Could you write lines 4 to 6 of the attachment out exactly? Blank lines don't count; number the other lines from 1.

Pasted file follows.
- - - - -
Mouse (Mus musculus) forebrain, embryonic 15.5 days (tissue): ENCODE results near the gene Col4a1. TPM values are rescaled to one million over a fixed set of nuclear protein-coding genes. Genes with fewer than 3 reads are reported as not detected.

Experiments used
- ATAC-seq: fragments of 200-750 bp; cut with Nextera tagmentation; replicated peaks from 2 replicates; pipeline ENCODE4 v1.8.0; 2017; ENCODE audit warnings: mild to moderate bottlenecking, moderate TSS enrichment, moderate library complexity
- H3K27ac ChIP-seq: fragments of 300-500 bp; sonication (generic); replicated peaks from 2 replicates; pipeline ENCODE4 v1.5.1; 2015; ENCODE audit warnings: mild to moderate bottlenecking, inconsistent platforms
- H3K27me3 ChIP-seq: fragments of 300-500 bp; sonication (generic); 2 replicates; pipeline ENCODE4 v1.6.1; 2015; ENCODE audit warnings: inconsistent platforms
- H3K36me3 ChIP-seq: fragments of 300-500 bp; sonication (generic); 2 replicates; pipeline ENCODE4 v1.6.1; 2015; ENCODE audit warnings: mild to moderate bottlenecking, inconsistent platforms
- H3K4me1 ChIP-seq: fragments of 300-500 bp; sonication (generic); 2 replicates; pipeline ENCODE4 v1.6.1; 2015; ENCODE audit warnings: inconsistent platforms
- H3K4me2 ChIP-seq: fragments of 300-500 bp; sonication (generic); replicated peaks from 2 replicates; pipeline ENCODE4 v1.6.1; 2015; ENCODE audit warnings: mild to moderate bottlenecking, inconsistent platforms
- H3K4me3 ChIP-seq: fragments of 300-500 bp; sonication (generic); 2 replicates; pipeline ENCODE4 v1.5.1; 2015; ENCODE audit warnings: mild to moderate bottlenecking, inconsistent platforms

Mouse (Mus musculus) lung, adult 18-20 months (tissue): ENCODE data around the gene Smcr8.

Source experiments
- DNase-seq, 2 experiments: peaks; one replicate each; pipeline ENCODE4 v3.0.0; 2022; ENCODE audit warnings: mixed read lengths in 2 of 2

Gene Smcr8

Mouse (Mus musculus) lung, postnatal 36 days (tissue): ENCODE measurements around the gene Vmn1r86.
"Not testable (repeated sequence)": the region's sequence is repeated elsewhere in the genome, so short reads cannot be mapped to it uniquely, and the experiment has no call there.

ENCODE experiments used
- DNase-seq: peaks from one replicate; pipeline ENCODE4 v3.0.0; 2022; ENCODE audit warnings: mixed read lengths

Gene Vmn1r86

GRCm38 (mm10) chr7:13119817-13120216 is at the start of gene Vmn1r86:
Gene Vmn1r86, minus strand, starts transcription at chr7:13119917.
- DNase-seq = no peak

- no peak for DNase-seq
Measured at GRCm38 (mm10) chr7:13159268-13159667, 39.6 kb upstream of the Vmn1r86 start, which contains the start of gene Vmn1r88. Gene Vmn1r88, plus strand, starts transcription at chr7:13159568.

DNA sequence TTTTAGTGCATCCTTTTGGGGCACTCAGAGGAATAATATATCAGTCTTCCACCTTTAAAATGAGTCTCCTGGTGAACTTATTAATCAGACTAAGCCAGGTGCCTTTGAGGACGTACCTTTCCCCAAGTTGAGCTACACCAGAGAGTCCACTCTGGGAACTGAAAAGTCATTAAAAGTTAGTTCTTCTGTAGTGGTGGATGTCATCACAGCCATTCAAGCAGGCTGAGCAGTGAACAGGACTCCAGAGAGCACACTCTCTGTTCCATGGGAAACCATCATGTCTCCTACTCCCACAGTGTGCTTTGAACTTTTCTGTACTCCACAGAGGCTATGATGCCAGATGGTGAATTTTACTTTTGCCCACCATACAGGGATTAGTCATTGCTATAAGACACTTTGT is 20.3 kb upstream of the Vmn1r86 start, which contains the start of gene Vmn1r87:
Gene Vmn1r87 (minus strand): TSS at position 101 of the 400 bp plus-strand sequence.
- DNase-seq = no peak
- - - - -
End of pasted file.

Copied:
- H3K27ac ChIP-seq: fragments of 300-500 bp; sonication (generic); replicated peaks from 2 replicates; pipeline ENCODE4 v1.5.1; 2015; ENCODE audit warnings: mild to moderate bottlenecking, inconsistent platforms
- H3K27me3 ChIP-seq: fragments of 300-500 bp; sonication (generic); 2 replicates; pipeline ENCODE4 v1.6.1; 2015; ENCODE audit warnings: inconsistent platforms
- H3K36me3 ChIP-seq: fragments of 300-500 bp; sonication (generic); 2 replicates; pipeline ENCODE4 v1.6.1; 2015; ENCODE audit warnings: mild to moderate bottlenecking, inconsistent platforms